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The Denouncer


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ISBN13: 9781589799677
ISBN10: 1589799674
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cblaker, November 2, 2014 (view all comments by cblaker)
One can't expect a novel about Stalinist Russia to be cheery. Although this is not a sunny novel, it is well-written and interesting. A book like Everyday Stalinism can educate a person but a reader generally needs a novel to get a feel what individuals lives are like.
The author captures the paranoia that existed at that time between citizens, and even among families and lovers.
The novel centers on Sasha, a student who returns to find his parents being arrested by the secret police. In a moment of fury he kills both policemen with a scythe. Then he and his parents flee. Sasha returns to school and is questioned by the secret police. He is cleared of the murder however he is recruited as an informant and is tasked with expressing condolences to the deal policeman's family. Sasha ends up falling in love with the wife of a man he murdered.
The story becomes more complicated from there as the characters lie and deceive each other. The reader gets a feel for what a dismal time it was for people when you couldn't even trust someone you shared a bed with. At times the revelation of character back stories seemed a bit awkward. I'd recommend this novel for those that like Russian literature or want to learn more about Russia but who might not want to read non-fiction.
As a side note I appreciated that the author included a glossary of Russian terms. Although I’ve read enough Russian books to be familiar with most of the words, an average reader can‘t expect to be. Instead of being a pompous writer like Cormac McCarthy and including dense conversations in a foreign language with no translation, this author chose to have a bit of consideration for his audience.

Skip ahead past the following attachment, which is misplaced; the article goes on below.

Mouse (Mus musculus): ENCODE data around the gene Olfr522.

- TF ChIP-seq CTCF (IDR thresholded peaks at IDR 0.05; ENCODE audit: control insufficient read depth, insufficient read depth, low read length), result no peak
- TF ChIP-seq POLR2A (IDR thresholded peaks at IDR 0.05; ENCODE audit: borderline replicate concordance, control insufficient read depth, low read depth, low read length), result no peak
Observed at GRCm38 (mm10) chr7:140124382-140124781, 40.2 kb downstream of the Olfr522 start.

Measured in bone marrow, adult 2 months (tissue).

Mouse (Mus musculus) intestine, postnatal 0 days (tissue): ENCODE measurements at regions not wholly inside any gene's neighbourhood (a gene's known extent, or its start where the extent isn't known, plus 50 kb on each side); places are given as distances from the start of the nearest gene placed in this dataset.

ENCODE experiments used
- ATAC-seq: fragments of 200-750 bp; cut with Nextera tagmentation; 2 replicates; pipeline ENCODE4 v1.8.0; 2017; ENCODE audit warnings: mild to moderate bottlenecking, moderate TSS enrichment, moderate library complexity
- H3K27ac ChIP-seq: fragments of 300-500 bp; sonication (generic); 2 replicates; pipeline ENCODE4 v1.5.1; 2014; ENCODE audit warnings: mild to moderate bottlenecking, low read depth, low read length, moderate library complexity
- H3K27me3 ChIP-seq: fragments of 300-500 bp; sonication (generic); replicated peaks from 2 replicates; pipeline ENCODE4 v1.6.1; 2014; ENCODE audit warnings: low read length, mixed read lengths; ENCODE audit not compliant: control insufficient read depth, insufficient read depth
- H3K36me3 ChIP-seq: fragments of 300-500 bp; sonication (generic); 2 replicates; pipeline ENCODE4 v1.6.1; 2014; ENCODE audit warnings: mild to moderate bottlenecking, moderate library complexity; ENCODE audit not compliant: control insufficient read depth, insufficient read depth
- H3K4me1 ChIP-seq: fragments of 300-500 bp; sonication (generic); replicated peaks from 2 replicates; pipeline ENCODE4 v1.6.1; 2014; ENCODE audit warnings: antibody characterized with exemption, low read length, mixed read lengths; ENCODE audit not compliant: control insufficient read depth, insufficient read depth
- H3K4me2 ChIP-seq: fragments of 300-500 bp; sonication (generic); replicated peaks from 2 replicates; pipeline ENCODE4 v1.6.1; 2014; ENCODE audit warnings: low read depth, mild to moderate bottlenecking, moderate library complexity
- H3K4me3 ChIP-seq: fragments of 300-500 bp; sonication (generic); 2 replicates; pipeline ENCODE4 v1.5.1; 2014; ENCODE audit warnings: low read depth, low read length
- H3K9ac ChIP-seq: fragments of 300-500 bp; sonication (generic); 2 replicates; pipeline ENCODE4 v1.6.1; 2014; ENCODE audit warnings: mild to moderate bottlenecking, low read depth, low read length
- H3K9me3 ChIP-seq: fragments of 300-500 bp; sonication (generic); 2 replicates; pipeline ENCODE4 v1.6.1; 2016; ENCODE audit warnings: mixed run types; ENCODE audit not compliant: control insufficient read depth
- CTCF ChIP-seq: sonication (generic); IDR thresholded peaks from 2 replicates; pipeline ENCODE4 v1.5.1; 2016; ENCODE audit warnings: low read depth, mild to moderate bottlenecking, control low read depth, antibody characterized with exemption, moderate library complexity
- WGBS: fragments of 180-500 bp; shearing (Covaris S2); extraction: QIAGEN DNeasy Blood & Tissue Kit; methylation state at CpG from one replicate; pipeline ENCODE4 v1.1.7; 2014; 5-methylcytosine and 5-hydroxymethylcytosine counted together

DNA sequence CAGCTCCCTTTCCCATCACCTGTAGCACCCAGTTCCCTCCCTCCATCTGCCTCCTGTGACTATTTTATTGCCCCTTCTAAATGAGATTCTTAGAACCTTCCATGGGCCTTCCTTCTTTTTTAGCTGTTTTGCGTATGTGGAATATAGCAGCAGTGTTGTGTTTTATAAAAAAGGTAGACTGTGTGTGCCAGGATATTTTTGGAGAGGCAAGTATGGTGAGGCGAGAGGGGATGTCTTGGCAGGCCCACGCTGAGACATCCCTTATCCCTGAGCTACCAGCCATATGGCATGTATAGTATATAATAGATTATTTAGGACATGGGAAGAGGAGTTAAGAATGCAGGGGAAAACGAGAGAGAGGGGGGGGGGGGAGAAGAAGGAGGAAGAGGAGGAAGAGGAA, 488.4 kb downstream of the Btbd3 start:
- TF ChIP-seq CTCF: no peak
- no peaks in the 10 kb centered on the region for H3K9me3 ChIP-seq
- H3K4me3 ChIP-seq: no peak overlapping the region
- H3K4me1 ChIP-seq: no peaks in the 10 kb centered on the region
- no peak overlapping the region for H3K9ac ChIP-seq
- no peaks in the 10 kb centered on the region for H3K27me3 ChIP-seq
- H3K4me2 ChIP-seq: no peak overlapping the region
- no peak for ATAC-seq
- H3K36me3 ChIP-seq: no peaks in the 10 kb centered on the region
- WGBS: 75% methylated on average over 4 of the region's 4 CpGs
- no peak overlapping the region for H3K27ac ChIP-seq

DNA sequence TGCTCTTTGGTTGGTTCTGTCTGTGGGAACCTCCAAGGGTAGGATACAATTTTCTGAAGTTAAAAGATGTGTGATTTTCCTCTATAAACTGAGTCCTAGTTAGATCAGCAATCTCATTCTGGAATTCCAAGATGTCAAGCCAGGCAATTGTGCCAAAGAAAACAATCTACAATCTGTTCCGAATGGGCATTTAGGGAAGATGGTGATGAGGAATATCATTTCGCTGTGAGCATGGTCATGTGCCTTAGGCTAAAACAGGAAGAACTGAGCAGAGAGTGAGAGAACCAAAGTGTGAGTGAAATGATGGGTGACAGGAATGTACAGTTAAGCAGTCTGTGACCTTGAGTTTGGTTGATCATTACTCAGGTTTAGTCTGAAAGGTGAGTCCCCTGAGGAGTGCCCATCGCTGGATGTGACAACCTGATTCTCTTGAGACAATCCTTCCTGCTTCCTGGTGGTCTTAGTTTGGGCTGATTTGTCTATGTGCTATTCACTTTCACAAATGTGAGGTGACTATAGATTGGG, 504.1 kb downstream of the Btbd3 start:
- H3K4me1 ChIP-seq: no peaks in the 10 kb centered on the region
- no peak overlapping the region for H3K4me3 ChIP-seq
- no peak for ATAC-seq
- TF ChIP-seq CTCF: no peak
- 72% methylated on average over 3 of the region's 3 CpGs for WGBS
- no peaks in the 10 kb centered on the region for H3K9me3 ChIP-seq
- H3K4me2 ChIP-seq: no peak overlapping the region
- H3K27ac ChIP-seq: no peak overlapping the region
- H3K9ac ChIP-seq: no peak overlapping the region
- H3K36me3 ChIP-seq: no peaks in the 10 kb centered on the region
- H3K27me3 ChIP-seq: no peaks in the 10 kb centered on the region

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techeditor, September 30, 2014 (view all comments by techeditor)
It took me a long time to decide between three and four stars. I chose four because Paul Levitt is obviously smarter than I am, and I should have understood what he was getting at sooner. I'm still not sure that I got all of it.

This story takes place in pre-World War II Soviet Union. My understanding is simply this: Sasha committed a crime (as far as the Soviet Union would have been concerned). The remainder of the book involves his concern with escaping discovery. He has to be suspicious of everyone, just as everyone in the Soviet Union had to be suspicious of everyone, even best friends, even lovers, even relatives. We see example after example of suspicious people and why they needed to be suspicious and what happened when they weren't suspicious.

The Soviet Union was full of all sorts of scary problems. But Levitt seems to be saying that it all came down to this: a country is doomed if no one can trust anyone.

This book deserves a second reading. That is not to say that the subjects--pre-World War II Soviet Union and life under Stalin--are not familiar to me. But, although my reading comprehension is usually quite good, I'm afraid that my mind sometimes wandered because Levitt's storytelling is slow. (Interesting that I should say "although," considering the book's many references to the Soviet Union's preference for "although.")

My copy of this book was a giveaway from librarything.com.
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Product Details

Levitt, Paul M.
Taylor Trade Publishing
Literature-A to Z
Publication Date:

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The Denouncer New Hardcover
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